As with the classic board game, the listing identifies each room by its function. There’s a Music Room. A Loggia. Even a Billiards Room. It was in a Bedroom back in January, however, that an unassuming early guest at an open house allegedly rummaged through a jewelry drawer. He left quickly and empty-handed, but first “body-slammed” the sales agent who had interrupted him. An account of the incident that appeared in the Village News at the time (no longer online, unfortunately) said the perp, believed to have been working high-end open houses in 2 cities, was quickly ID’d, due in part to a fast-and-furious word-of-mouth campaign among Houston-area Realtors to name him and flush-out his whereabouts — and to remind fellow agents to be careful when showing properties.
The upshot? Don’t be surprised one of these days if you’re asked to show an ID and pose for a cell phone photo at a slightly less open open house. No ID required for this tour, though:
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NOT-SO-LOCAL TREASURES ON THE WESTHEIMER STRIP Included in the lawsuit filed yesterday by Houston and Harris County attorneys against the owners of Treasures, which labels the Westheimer strip club a public nuisance and attempts to shut it down: allegations that the venue is a site of “human trafficking” — of dancers from Vegas. From Cindy George’s report: “The trafficking allegations stem from police probes revealing that some of the dancers are transported from Nevada to Texas, then from club to club within Houston, and reside in Galleria- area apartments and condos ‘where they are maintained by the pimps,’ [city attorney David] Feldman said at a news conference. . . . ‘They masquerade as legitimate businesses, but these high-end strip clubs like Treasures really are hubs of human trafficking,’ he said, later noting that the establishment averages $20 million in annual alcohol sales. ‘Treasures happens to be the most prominent of these clubs. It’s the largest. It is clearly the most visible and most notable and prominent. . . . We are hopeful that with this action, we serve notice not only on Treasures, but the other clubs out there that Houston-Harris County is not going to put up with this type of criminal activity.'” [Houston Chronicle]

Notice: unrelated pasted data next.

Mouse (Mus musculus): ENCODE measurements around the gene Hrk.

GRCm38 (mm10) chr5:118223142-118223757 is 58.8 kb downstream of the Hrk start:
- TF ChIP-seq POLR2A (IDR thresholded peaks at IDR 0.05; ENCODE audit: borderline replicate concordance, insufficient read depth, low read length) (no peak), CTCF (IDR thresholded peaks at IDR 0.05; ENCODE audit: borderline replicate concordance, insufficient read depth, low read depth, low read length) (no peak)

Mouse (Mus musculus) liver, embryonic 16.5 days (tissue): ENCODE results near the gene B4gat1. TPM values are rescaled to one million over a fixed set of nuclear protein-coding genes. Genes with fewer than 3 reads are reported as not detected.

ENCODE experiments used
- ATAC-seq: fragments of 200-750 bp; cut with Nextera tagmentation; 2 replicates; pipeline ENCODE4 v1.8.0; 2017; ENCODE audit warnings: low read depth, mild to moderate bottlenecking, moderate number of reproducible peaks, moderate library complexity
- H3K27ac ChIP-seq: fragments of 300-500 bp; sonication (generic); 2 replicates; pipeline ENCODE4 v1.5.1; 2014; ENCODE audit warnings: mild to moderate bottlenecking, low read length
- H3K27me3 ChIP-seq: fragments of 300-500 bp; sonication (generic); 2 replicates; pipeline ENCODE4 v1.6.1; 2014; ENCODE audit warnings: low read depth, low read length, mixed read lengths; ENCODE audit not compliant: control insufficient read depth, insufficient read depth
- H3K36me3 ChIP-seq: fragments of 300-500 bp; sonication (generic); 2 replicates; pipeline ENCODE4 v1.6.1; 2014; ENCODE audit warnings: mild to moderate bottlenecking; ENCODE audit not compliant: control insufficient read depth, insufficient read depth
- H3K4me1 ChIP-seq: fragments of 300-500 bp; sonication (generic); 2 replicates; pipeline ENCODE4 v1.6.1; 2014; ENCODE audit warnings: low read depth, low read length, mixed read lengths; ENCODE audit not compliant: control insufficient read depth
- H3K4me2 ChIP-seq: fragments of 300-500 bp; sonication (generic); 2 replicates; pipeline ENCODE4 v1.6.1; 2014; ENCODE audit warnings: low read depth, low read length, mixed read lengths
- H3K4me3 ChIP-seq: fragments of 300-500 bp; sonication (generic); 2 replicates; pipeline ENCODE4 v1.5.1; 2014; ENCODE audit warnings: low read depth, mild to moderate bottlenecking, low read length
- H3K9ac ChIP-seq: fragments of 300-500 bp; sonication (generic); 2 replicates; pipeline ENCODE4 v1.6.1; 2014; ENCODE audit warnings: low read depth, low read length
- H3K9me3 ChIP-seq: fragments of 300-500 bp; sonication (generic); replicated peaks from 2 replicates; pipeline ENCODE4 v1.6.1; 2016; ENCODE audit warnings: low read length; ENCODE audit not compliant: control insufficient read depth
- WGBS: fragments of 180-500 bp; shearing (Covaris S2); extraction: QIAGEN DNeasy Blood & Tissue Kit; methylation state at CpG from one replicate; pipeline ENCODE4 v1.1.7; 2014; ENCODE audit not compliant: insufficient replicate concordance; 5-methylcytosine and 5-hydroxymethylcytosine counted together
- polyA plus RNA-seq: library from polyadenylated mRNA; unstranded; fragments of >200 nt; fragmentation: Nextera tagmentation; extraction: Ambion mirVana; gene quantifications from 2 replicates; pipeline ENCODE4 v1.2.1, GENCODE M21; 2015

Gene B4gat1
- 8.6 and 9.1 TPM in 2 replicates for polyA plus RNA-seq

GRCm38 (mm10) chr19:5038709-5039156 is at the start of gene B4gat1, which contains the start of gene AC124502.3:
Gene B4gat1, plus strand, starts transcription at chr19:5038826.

Sure, it’s a temporary fix, but it does make those shot-out glass panels on the brand-new Apple Store in Houston’s Highland Village Shopping Center look all clean and sleek again — if not a little gun-shy. The shattered panel above the Westheimer Rd. entrance has been smoothed over with a covering of adhesive black film. For symmetry’s sake, the film has been applied to the adjacent panel as well, to frame out a new large Apple logo decal in the center. The new decal stands in for the now obscured glowing Apple logo fixture that hangs in the same location just behind the window:
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How well does a store built of structural glass hold up under gunfire? Probably better than your typical plate-glass storefront — though the repair costs are likely to be higher. A reader sends Swamplot this photo showing the smaller of 2 glass panels damaged by bullets earlier this week at the brand-new Apple Store in Houston’s Highland Village Shopping Center. Between the hours of 4:40 and 5:40 Monday morning someone in a vehicle speeding down Westheimer shot at 5 businesses, including 2 gas stations and the Cantoni furniture showroom past Gessner. No one was injured. Apple Store customers were routed to the building’s rear entrance after it opened for business, according to Click2Houston reporter Courtney Zavala.
Views of the damage from the outside, from Monday’s TV report: